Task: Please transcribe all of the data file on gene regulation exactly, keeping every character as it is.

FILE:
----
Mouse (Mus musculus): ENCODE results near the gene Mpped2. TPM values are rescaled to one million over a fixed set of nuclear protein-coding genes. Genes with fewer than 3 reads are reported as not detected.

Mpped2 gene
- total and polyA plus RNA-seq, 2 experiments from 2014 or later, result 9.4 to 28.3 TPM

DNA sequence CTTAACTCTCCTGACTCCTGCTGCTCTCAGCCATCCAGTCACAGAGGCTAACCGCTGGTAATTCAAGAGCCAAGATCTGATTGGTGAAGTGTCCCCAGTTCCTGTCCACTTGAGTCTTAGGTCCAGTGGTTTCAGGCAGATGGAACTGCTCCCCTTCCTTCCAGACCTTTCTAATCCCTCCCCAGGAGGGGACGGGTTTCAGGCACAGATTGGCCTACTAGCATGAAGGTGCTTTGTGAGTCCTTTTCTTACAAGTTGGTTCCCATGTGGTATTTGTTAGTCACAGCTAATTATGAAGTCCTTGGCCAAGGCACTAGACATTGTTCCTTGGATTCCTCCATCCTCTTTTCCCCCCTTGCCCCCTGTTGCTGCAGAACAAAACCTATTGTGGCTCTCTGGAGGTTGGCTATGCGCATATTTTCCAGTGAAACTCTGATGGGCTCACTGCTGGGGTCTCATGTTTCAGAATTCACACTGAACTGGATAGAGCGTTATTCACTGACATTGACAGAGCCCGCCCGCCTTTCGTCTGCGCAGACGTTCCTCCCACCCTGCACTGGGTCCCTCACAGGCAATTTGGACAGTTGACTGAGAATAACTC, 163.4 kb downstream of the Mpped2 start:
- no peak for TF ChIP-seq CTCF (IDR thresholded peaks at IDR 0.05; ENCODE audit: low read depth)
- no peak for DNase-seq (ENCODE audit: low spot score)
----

Mouse (Mus musculus): ENCODE results near the gene Mpped2. TPM values are rescaled to one million over a fixed set of nuclear protein-coding genes. Genes with fewer than 3 reads are reported as not detected.

Mpped2 gene
- total and polyA plus RNA-seq, 2 experiments from 2014 or later, result 9.4 to 28.3 TPM

DNA sequence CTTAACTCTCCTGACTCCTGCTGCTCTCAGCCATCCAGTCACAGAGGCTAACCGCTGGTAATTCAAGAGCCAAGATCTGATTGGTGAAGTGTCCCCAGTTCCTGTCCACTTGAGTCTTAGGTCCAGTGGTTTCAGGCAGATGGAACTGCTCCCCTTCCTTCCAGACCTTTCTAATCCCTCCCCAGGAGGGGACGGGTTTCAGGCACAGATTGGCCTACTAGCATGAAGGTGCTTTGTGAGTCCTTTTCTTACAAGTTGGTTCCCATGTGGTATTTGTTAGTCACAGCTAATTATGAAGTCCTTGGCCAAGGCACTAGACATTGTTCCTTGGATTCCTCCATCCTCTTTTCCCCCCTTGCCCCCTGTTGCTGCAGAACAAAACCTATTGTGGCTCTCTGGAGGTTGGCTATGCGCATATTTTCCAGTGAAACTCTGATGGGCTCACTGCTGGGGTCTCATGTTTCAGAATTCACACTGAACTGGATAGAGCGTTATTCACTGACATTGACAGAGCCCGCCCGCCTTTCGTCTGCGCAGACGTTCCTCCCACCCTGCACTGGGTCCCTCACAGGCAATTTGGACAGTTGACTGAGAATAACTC, 163.4 kb downstream of the Mpped2 start:
- no peak for TF ChIP-seq CTCF (IDR thresholded peaks at IDR 0.05; ENCODE audit: low read depth)
- no peak for DNase-seq (ENCODE audit: low spot score)